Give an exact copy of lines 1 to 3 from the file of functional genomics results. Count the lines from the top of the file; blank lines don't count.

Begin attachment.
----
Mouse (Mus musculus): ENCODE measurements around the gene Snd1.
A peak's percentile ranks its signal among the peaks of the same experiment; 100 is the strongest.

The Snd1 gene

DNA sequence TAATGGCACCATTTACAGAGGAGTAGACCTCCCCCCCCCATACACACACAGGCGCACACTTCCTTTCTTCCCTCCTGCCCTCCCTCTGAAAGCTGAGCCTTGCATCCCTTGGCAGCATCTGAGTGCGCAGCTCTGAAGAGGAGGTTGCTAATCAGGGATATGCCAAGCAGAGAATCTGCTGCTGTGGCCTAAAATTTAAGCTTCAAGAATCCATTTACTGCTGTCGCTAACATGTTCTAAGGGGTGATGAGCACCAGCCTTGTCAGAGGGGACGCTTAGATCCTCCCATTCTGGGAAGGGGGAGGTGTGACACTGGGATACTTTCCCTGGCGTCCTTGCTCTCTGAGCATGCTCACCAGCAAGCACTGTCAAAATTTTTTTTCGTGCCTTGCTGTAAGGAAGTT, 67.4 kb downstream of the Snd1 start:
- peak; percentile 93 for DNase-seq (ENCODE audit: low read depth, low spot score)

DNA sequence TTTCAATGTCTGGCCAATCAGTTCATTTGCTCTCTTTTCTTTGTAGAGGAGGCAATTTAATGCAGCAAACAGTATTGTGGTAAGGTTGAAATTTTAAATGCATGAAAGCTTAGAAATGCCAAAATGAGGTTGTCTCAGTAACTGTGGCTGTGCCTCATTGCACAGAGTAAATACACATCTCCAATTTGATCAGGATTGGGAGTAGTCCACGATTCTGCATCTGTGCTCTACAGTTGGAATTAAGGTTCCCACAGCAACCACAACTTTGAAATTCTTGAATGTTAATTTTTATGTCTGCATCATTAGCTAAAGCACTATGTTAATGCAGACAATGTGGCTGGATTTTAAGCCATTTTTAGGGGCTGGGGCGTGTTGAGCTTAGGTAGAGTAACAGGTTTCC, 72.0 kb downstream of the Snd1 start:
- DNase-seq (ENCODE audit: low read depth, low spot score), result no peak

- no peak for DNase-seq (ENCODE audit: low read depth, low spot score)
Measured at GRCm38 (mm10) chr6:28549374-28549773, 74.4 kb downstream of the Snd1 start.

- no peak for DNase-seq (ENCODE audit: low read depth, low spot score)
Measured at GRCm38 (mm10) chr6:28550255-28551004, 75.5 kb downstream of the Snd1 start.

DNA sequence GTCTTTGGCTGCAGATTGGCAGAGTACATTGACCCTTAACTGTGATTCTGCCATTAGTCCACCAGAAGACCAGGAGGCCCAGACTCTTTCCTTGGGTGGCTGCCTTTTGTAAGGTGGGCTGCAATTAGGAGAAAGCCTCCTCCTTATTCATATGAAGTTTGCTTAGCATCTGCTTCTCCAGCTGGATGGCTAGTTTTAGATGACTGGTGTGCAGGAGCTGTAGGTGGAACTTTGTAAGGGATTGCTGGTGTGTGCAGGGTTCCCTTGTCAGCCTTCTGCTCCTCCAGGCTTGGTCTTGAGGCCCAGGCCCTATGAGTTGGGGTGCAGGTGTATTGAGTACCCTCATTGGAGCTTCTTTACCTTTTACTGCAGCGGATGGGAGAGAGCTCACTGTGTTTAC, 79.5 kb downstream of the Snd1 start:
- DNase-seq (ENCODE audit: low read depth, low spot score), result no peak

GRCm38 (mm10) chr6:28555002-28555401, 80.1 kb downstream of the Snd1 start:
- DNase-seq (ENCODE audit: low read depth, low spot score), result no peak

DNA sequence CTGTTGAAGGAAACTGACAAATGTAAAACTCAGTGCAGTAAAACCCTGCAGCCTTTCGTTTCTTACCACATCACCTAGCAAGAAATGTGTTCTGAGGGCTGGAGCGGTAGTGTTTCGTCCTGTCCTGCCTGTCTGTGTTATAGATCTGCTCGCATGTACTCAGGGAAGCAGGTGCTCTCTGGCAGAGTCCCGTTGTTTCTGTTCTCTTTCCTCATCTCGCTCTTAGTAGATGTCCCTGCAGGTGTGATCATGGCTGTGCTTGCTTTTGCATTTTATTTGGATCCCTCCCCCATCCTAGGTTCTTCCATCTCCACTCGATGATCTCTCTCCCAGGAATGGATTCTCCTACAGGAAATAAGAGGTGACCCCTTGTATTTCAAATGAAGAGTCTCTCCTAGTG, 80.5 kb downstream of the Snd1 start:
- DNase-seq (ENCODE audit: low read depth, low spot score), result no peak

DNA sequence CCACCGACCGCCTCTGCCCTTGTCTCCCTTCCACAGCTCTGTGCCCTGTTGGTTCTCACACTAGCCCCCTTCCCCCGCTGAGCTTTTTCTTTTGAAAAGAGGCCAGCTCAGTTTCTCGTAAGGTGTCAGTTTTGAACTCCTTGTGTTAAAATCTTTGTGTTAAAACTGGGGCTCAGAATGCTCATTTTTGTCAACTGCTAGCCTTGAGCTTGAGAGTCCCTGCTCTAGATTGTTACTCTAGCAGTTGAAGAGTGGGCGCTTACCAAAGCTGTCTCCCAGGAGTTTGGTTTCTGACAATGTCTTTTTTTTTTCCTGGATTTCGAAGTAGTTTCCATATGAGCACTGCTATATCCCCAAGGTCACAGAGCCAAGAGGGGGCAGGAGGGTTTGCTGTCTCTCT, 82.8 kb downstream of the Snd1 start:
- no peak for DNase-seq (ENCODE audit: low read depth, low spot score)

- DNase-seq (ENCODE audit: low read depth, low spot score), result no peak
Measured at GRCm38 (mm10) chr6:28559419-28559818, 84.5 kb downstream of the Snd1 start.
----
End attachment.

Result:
Mouse (Mus musculus): ENCODE measurements around the gene Snd1.
A peak's percentile ranks its signal among the peaks of the same experiment; 100 is the strongest.

The Snd1 gene